Who’s To Blame For The Online Advertising Industry’s Civil War?

christopher-reidData-Driven Thinking" is written by members of the media community and contains fresh ideas on the digital revolution in media.

Today’s column is written by Christopher Reid, founder at Sortable.

The digital advertising industry is at war with itself. And none of the major players – users, publishers, ad tech vendors or advertisers – are blameless. Everyone is quick to point fingers and assign blame, but every stakeholder has a role in this war.

Publishers and brands should have the same goal: to attract and keep the attention of their target audiences. They have an opportunity to work together to ensure they provide a positive user experience to their target audience. Most publishers have almost no direct relationships with the brands that are advertising on their sites, if they even know which brands are on their site.

Instead, they’re separated by the opaque and nebulous ad tech ecosystem. Each player is left executing against its own objectives: Publishers optimize to the one metric that is easily apparent – revenue – and so do most of the intermediaries. Everyone becomes a nameless line item in someone else’s console.

This opaque, nameless and open ecosystem promotes fragmentation and mistrust. Standardization is slow, and ad tech vendors fight to fill the gaps. Meanwhile, the industry is constantly forced to reinvent itself every five years, fracturing and fragmenting whatever progress has been made toward consolidation. Users are left with the results: latency, ridiculous data usage, lack of privacy, malware, mobile redirects, listicles. So they react logically – they install ad blockers.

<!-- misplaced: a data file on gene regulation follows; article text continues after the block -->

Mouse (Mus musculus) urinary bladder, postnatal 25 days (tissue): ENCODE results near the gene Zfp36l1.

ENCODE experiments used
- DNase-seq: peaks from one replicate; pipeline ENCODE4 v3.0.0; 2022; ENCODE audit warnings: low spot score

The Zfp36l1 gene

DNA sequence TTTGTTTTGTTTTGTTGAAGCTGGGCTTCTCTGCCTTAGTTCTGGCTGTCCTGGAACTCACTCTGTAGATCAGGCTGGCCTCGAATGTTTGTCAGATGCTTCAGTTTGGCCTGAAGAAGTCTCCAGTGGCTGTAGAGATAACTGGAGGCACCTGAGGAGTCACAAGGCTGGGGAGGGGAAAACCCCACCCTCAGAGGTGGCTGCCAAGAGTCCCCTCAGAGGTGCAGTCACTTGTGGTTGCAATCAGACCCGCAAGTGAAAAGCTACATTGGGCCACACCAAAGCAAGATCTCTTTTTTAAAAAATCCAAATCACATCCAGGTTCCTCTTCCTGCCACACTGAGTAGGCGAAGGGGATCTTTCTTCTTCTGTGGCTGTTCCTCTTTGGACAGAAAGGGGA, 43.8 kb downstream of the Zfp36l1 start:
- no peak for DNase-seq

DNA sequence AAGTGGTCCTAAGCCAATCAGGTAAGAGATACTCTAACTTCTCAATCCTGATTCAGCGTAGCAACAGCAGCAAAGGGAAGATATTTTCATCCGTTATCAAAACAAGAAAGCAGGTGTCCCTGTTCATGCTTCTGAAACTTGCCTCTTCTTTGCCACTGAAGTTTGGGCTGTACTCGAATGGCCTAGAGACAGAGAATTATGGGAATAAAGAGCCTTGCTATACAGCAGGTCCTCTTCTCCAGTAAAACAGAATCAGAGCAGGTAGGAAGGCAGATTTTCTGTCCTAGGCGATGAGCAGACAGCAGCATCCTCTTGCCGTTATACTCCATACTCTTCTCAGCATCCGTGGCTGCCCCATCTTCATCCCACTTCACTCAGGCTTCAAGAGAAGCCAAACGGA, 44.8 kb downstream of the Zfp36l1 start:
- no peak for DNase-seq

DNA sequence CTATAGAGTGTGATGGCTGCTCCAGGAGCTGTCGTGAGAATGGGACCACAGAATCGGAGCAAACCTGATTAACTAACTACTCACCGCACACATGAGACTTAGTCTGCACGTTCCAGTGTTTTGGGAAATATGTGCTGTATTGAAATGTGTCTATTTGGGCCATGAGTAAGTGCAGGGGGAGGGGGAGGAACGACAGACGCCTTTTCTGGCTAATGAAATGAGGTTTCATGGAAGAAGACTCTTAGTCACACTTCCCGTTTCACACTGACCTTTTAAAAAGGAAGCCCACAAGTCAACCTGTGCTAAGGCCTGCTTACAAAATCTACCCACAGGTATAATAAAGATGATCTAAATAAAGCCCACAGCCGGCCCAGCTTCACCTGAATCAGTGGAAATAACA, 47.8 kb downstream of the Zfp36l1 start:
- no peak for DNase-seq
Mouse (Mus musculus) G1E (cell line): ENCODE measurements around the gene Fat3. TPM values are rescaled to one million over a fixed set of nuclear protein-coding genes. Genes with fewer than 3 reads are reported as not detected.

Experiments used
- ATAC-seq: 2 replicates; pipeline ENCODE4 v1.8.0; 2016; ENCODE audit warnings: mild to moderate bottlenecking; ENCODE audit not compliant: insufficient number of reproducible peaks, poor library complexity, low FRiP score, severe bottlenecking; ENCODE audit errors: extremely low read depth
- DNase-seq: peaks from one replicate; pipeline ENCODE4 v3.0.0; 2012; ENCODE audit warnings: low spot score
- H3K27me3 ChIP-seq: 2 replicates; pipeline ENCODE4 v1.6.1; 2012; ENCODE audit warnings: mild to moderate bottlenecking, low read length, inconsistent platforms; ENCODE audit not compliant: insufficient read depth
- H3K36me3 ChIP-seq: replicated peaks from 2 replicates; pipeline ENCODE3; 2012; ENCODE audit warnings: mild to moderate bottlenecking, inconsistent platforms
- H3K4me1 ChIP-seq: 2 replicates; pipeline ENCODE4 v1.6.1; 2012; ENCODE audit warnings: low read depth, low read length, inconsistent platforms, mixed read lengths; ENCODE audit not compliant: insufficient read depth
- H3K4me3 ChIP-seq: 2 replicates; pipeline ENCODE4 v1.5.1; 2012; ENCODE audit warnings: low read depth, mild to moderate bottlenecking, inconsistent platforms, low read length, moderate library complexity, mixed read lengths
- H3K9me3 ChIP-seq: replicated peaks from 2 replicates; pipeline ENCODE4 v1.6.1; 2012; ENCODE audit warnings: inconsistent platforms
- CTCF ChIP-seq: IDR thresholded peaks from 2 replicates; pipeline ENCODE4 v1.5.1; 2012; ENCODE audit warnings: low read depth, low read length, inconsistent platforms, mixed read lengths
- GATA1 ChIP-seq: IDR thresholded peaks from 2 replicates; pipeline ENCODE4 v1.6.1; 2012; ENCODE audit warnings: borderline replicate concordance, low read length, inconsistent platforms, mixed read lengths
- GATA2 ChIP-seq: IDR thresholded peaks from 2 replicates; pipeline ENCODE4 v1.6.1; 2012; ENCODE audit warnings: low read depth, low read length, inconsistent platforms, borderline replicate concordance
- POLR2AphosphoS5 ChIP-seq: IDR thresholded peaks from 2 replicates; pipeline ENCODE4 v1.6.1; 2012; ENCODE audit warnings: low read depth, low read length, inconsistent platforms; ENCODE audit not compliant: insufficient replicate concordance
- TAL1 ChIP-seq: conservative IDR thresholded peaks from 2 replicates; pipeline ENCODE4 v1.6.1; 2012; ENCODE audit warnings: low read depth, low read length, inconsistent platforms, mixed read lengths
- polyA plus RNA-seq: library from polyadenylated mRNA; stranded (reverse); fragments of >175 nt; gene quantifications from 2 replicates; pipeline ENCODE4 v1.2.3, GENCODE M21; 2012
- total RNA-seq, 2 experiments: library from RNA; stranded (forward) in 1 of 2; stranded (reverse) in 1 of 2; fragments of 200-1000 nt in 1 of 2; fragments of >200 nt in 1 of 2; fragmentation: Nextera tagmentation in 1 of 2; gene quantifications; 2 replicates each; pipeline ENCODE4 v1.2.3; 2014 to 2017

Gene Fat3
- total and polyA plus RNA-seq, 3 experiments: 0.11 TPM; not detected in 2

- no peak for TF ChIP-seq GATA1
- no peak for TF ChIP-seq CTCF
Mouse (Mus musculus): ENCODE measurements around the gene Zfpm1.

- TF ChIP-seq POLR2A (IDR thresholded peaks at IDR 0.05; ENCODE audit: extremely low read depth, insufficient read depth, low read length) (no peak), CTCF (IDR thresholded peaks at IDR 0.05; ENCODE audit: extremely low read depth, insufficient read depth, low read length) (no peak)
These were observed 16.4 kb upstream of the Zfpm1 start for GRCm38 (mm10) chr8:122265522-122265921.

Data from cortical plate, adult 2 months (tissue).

No One Gets Out Alive – Except The Largest Publishers, Google And Facebook

Many major publications have been able to stay out of the fray. When you’re big enough to sell all your inventory directly and control the experience for advertisers and users, you win.

Facebook, Google, Pinterest, BuzzFeed and many others don’t need to waste their time battling with the scourges of open web advertising. They create native, compelling, performance-driving ad opportunities, which drives a good experience to users and advertisers, and they reap all the profit in doing so.

Preserving brand integrity is very important to these publishers, and it allows them to enter into direct deals with advertisers, cutting out ad tech and the challenges that come with it in the process. This all assumes that these publications are even running ads, of course – some brands are so highly valued that simply placing their content behind paywalls is the best decision. Just look at the recent Netflix user questionnaire, which found 74% would simply leave Netflix if they started advertising.

On the ad tech side, Google is still the king. Google’s single sign-on cookie can track user behavior and activity across the web, every major site runs Google analytics and Google owns huge swaths of fiber and data centers. Combining this with its massive online presence in services and search has allowed Google to compile one of the largest databases of online behavior in the world.

No other ad network can compete in terms of breadth and depth of data, and therefore Google is currently the best equipped to balance the sometimes disparate interests of publishers, advertisers and users.

You Don’t Win By Being Right. You Win By Winning.

While everyone blames everyone else for the state of digital advertising, no one is really in the wrong. No one can blame publishers for wanting to make as much money as possible from their websites. No one can blame agencies or their clients for wanting to tell their brand story in a specific way, or for having concerns about brand safety and ad fraud. No one can blame content consumers for not wanting to be bombarded by advertisements – especially when they’re disruptive and not contextually relevant. And no one can blame vendors for wanting a piece of the ad tech cash cow.

Everyone is right. But sometimes you don’t win by being right. You win by winning. You can be right, but still lose.

So, What Does Winning Look Like?

It’s easy. Publishers win when they have happy users and advertisers and create revenue from the whole process. Advertisers win when they have access to a large audience, can target and communicate brand stories effectively and don’t have to worry about viewability or fraud.